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Life of a Law Student, University of Houston Law Center

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Abogadomovil – Big Law Refugees Take the Road Less Travelled in New Practice

By: Luke Gilman | Other Posts by
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The Atlanta Journal-Constitution profiles three former big law refugees who left practice at King & Spalding to start up an unusual practice in Law firm takes immigration fight to streets.

When Cherokee County barred landlords from renting to illegal immigrants last year, Hernan, Taylor & Lee filed suit and got the county to back off. In July, when Gwinnett County required the companies it does business with to prove their workers are legal residents, the trio raised constitutional concerns. And when Cobb County proposed a crackdown on day laborers last month, the attorneys with the big RV successfully deflected the ordinance.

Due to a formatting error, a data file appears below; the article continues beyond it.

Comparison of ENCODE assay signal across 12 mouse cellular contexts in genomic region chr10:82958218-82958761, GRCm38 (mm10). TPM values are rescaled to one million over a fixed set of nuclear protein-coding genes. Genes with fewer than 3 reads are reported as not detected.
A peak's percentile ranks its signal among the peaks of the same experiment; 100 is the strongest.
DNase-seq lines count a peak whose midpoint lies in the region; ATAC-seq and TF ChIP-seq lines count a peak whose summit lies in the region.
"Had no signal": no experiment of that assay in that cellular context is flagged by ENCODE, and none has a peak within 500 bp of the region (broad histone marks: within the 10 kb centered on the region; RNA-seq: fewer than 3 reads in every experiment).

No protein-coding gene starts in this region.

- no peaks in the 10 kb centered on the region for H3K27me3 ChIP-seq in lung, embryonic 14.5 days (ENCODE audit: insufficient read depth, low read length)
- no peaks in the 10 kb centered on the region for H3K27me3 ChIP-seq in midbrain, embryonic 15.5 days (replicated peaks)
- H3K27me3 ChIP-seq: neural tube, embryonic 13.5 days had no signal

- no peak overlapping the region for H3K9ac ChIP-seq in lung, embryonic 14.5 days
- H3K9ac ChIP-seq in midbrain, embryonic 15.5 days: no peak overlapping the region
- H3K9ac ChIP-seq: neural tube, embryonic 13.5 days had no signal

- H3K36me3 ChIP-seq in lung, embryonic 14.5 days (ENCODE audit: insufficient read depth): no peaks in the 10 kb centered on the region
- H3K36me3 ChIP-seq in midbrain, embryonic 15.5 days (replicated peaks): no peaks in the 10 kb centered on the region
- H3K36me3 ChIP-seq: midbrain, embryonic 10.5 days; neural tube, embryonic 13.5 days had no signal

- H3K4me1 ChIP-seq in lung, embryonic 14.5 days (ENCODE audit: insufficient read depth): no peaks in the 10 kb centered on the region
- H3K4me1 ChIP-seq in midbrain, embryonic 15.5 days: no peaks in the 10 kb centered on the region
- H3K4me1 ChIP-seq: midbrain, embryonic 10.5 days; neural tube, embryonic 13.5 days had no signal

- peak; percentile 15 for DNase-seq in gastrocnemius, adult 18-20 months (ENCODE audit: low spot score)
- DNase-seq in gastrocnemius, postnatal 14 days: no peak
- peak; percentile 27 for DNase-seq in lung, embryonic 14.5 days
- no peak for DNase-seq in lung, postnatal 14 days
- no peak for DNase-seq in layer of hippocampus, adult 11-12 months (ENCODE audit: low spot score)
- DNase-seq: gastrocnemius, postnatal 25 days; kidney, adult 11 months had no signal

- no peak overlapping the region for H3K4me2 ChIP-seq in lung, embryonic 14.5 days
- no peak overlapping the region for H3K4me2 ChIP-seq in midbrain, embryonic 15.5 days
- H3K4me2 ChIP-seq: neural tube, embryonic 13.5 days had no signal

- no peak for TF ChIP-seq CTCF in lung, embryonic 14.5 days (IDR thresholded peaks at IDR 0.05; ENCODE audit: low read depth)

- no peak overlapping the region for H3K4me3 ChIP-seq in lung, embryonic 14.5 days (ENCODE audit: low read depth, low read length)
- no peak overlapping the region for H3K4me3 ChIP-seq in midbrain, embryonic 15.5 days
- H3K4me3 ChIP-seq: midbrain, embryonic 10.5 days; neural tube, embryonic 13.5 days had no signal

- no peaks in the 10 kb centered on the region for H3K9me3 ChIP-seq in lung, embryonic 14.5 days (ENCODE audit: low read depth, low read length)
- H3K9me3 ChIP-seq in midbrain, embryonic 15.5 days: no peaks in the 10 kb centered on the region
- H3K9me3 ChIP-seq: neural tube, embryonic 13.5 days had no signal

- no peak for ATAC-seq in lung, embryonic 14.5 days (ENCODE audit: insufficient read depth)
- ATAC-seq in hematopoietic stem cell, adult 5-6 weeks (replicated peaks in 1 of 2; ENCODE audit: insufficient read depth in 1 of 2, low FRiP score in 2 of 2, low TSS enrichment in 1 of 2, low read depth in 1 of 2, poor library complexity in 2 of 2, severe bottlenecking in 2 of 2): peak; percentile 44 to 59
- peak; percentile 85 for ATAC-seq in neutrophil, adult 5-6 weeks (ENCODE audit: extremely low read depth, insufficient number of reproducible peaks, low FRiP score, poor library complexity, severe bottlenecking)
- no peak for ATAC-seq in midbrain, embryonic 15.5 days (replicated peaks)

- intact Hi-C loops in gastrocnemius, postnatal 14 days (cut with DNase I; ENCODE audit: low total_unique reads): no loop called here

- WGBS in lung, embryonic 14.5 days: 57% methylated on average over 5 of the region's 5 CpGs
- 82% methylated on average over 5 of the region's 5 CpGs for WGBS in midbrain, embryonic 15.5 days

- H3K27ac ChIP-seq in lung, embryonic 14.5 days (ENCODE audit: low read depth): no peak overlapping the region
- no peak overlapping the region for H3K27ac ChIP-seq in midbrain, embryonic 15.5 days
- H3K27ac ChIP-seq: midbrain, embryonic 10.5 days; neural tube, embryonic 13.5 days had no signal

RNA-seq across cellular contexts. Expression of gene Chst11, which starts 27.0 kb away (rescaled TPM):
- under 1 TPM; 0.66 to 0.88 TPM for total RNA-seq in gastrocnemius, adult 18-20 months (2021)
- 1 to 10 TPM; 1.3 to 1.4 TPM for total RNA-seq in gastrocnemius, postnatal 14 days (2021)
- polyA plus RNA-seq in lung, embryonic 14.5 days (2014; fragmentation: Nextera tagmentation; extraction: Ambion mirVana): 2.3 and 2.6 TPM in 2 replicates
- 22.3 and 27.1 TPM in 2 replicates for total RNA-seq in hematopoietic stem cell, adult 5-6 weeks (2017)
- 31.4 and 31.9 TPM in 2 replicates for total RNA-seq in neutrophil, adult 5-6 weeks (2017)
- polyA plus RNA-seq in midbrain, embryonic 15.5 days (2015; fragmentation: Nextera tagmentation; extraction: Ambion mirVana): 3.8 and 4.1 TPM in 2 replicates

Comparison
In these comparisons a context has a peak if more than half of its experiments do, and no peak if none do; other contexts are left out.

If you suspect that not everyone appreciates their efforts, you would of course be right. D.A. King, an anti-illegal immigration activist sent an Open letter to Atlanta ICE regarding Hernan Taylor & Lee and Alianza 17 de Marzo – just part of the illegal alien/open borders lobby in Georgia to a special agent at the Department of Homeland Security uring prosecution of the firm for transporting illegal aliens. Even other immigration lawyers, including Charles Kuck, an Atlanta attorney and president-elect of the American Immigration Lawyers Association, question whether the motivation of the firm is motivated more by “cash or conscience”.

I’ll leave it up to you to judge the ultimate worth of their aims. For law students, allow me to point out the following quote:

They say they make more now than if they had stayed at King & Spalding and achieved junior partner. And less than two years after moving into a new office suite off Holcomb Bridge Road, the 16-person firm has already outgrown the 3,500-square-foot space.

There’s more than one way to make a living as a lawyer. Have clients, will travel.

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